In her Atlantic monthly article, The Touch Screen Generation, Hanna Rosin discusses the technology writer Marc Prensky’s view on this subject and even adopts his philosophy into her household.
“We live in a screen age, and to say to a kid, ‘I’d love for you to look at a book but I hate it when you look at the screen’ is just bizarre,” says Prensky. “It reflects our own prejudices and comfort zone. It’s nothing but fear of change, of being left out.”
And I have to say, it makes a lot of sense. I’m on screens to read, study, catch up with friends and to write–all activities I feel are worthwhile for my children. And honestly, when it comes down to it, I love video games and always have. They provide relaxation, challenge and escape. Yet, as a parent, why do I feel socially compelled to limit these activities?
And I think that’s where Prensky’s point about our own prejudices comes to play. What is it about screen time that I hate?
I hate the way Disney shows portray parents as ridiculous and stupid, but I’m not sure that the many of the childrens’ books I read to my children portray parents in a way that I like all that much better. And so I brought this up to my kids who were totally clueless about this portrayal and basically never noticed the parents. Which is sort of the way it works in real life, too, unless they have to. And at least they’re now aware.
I hate the way that too much screen time leads to dazed and emotionally fragile kids, but again, this is where it means I have to understand how each kid reacts differently to input. And now that my kids are old enough, we can even discuss this fairly openly.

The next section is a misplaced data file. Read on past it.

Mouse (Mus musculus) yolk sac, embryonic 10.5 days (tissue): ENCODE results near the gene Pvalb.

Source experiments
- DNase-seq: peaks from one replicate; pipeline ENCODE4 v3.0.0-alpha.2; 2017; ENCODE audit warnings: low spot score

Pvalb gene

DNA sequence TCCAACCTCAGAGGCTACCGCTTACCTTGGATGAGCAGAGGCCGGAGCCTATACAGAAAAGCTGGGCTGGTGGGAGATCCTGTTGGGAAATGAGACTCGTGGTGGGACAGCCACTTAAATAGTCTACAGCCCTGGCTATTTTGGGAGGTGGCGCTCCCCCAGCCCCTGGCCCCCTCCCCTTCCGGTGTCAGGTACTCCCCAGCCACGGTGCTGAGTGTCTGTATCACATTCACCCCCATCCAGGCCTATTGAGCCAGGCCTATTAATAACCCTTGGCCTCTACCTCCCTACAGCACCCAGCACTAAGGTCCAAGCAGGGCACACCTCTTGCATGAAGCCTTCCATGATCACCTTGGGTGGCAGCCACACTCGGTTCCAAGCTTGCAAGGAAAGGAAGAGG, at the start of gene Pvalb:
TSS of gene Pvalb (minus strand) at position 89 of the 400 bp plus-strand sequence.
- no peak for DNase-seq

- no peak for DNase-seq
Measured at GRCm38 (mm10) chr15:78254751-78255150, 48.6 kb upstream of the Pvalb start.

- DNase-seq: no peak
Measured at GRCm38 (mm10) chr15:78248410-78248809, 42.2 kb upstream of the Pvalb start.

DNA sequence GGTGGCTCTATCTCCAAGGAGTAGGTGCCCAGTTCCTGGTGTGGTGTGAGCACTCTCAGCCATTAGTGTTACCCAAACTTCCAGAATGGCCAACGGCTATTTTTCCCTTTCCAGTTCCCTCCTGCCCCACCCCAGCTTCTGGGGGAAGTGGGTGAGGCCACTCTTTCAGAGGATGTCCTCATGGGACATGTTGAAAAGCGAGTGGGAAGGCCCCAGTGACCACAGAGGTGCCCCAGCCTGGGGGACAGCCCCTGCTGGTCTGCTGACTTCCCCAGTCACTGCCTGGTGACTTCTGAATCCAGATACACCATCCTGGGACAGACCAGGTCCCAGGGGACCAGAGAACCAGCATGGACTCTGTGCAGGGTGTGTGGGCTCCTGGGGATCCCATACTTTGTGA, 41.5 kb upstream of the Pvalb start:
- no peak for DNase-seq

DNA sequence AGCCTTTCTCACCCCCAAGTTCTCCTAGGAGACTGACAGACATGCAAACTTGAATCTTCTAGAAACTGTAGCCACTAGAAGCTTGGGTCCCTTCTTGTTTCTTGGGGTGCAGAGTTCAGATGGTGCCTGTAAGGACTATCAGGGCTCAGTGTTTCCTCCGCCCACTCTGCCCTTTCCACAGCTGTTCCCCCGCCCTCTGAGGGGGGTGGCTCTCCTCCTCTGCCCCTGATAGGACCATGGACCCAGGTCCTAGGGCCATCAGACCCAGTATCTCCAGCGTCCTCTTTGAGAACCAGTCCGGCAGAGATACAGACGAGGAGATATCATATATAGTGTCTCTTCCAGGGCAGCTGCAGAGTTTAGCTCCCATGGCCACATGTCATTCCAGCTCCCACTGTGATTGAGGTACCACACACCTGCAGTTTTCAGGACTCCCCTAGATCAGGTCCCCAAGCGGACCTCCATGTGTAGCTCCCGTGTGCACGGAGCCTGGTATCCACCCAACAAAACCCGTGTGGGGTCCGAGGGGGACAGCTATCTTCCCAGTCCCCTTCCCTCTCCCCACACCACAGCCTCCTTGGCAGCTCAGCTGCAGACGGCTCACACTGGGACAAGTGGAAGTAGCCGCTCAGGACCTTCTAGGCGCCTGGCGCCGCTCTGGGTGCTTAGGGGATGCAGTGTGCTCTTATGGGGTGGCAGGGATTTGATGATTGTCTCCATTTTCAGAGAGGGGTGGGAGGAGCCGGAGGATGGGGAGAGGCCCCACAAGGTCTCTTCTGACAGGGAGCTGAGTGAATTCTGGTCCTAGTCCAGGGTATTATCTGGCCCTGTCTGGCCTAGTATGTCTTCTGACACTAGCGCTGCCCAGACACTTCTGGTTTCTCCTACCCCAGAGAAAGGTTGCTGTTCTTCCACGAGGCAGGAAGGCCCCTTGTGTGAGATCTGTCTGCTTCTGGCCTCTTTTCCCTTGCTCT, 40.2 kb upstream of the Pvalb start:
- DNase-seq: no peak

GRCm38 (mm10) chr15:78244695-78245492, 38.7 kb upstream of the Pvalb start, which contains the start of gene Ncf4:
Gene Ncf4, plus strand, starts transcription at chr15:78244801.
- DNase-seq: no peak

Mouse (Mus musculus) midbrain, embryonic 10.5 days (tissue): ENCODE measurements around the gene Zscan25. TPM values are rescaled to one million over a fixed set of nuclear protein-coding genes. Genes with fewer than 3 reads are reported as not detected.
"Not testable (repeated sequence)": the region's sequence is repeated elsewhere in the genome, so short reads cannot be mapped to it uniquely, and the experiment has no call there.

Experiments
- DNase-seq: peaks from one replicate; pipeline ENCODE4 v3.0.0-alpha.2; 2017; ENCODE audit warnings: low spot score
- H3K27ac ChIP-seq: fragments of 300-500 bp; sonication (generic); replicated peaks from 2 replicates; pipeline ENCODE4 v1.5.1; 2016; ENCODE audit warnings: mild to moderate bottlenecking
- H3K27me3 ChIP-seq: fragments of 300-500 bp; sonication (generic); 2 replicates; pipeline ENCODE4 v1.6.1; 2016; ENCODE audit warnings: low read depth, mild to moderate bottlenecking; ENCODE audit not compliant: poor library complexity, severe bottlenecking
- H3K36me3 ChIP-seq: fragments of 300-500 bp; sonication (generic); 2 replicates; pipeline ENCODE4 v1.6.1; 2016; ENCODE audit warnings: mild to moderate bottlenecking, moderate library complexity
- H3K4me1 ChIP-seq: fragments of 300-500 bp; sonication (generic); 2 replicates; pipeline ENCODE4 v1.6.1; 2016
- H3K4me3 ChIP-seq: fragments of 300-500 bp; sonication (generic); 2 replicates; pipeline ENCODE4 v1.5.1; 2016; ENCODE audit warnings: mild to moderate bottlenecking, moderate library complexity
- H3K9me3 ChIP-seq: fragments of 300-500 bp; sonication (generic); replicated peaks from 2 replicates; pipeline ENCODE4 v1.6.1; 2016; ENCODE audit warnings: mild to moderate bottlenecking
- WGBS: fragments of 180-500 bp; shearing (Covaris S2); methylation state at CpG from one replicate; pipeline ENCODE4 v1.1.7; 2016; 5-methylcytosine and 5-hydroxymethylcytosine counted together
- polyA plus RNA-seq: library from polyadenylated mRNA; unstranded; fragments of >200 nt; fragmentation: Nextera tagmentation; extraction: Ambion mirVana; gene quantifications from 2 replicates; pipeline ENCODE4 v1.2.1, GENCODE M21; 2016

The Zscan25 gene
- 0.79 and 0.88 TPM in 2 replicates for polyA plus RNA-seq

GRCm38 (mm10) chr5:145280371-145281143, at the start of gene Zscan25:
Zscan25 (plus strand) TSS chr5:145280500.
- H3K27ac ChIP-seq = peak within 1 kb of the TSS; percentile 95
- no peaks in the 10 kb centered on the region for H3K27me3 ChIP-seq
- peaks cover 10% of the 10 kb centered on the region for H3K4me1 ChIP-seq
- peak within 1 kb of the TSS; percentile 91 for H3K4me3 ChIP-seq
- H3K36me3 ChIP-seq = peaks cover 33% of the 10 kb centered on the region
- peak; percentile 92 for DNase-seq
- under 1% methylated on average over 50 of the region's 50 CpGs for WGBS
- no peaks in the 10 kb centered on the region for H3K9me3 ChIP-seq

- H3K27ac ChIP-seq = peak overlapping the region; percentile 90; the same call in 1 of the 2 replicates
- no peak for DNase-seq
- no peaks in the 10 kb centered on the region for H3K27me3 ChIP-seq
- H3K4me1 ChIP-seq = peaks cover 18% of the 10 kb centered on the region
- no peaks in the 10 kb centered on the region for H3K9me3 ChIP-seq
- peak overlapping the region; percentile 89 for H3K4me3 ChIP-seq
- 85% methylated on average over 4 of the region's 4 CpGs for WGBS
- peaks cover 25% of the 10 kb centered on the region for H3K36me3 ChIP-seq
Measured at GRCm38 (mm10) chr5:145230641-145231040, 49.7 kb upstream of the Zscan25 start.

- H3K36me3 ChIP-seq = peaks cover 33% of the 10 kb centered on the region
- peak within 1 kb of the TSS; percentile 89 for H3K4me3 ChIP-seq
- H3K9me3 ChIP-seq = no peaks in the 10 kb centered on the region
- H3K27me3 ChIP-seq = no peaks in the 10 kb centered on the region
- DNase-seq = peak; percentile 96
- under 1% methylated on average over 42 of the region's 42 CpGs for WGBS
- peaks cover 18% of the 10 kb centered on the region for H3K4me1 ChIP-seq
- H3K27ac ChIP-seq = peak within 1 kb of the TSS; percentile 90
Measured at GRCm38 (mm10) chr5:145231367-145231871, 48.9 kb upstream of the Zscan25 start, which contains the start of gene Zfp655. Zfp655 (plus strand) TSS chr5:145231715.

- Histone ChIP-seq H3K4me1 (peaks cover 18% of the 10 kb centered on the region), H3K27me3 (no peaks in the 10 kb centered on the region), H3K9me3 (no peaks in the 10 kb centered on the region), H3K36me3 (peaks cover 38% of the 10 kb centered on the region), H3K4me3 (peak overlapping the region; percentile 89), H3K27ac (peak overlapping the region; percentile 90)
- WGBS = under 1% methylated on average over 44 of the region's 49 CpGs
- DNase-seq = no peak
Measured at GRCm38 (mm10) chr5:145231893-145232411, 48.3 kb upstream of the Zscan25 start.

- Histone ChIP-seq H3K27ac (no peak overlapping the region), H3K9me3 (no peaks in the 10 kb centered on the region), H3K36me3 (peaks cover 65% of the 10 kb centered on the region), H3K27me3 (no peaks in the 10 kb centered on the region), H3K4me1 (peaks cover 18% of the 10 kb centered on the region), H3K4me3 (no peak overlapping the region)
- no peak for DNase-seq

And then there’s just plain moderation. In our house, we have Dessert Books (i.e., light graphic novels and comic books, books that are too easy for a kids’ reading level but still fun, etc.) and Meal Books (books that sustain you and help you grow). But maybe it’s time for extend these categories to activities and not just reading. Writing and researching online, educational sites, TV series that inspire conversation, composing music on Garage Band or creating websites might fall into the Meal Activities while Halo (yes, yes, I know, but violent video games are another post), Wizards of Waverly Place and Toca Boca might fall into the Desserts category. I could spend a lot of time trying to figure out where The Voice and anything on AmericanGirl.com go, but I’ll spare you.
My point is that it all needs moderation. As long as the activities are varied, it seems healthy. Seriously, I would worry just as much if my child wanted to work on Kumon packets all summer long as I would if she only wanted to play Candy Crush.
So instead of screen time limits, I’m going for moderation this summer. Yes, there may be days when the TV is droning on while one kid is texting friends and the other is playing on the iPad. But there will be other days when they forget to even come inside because they’re too busy with some made up adventure outside involving fairies and the pile of bricks on the side of the house.
And come September, it’ll all be a moot point anyway.
Sources: Ellen Wartella, Northwestern University "The Touch-Screen Generation," Hanna Rosin, The Atlantic Monthly